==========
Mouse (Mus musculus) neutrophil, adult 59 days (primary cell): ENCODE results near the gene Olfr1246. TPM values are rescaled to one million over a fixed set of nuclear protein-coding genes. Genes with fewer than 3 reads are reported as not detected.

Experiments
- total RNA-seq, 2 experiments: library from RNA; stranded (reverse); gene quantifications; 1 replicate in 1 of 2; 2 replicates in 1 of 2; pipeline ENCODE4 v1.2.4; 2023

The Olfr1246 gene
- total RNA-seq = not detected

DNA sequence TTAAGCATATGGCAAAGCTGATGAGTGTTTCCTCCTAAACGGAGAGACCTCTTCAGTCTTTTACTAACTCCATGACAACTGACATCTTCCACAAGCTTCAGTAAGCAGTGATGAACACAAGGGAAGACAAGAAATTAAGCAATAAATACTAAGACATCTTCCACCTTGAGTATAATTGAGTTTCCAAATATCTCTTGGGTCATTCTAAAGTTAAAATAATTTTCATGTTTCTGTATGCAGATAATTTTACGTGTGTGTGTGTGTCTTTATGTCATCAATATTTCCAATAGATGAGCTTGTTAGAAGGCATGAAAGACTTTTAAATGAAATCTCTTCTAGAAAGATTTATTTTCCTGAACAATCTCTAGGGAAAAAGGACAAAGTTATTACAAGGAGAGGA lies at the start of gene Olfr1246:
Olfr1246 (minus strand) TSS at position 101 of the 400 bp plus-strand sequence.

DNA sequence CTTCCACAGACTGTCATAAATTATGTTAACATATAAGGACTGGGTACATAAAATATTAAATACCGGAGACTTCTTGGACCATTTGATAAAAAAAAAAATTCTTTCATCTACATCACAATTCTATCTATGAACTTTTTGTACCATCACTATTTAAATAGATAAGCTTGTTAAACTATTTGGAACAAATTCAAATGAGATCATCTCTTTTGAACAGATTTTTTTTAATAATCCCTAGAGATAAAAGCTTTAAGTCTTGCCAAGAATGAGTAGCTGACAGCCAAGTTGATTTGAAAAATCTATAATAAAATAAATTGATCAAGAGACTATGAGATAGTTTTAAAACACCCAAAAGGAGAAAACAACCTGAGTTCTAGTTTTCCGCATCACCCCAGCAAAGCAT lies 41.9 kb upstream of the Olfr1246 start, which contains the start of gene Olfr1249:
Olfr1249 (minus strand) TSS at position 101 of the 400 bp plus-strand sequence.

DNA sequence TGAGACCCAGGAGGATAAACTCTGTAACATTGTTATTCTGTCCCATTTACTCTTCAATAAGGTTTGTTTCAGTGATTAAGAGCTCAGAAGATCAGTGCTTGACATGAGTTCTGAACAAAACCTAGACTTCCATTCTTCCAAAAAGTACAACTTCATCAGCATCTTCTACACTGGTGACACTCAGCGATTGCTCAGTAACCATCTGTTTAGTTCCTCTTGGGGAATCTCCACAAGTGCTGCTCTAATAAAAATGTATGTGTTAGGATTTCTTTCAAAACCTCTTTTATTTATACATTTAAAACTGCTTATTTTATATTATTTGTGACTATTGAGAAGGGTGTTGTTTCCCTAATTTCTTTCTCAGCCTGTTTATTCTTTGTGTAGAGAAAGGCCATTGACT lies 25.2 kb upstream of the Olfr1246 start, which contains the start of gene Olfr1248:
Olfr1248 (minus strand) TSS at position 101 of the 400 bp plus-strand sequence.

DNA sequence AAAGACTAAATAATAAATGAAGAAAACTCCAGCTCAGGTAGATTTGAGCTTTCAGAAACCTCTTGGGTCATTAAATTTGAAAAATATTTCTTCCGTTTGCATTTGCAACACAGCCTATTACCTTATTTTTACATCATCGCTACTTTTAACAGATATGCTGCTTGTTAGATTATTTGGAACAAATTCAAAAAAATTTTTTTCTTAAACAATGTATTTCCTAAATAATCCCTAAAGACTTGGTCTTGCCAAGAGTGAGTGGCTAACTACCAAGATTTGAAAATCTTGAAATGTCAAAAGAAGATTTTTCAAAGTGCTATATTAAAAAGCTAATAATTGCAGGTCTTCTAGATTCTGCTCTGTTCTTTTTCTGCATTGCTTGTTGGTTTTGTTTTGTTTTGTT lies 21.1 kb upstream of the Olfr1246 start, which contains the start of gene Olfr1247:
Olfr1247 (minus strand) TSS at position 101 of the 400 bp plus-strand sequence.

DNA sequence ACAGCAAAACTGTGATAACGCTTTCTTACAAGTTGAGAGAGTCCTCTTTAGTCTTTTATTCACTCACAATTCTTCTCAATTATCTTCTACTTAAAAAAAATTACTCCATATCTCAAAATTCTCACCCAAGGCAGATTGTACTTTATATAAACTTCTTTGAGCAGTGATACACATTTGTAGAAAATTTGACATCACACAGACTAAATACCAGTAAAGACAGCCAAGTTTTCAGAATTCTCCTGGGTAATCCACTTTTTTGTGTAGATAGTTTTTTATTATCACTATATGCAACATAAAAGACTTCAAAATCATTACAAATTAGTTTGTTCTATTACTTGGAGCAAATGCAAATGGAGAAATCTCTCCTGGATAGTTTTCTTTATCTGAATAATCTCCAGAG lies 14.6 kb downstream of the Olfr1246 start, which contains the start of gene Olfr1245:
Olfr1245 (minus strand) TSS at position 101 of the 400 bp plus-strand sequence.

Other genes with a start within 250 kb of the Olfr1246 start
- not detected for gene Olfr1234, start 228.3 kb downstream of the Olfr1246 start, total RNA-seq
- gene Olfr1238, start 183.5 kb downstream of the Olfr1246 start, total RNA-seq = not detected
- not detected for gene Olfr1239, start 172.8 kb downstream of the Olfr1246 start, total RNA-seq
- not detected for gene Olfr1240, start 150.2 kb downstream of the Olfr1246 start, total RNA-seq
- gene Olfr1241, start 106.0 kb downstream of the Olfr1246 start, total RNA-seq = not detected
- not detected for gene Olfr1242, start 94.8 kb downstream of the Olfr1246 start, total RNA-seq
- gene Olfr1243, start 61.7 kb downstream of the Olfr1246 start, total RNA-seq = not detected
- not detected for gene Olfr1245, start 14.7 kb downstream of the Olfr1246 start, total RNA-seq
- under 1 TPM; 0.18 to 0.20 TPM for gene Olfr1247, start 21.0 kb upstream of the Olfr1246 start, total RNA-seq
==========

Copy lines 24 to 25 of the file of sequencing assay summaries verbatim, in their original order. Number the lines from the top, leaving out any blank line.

- not detected for gene Olfr1245, start 14.7 kb downstream of the Olfr1246 start, total RNA-seq
- under 1 TPM; 0.18 to 0.20 TPM for gene Olfr1247, start 21.0 kb upstream of the Olfr1246 start, total RNA-seq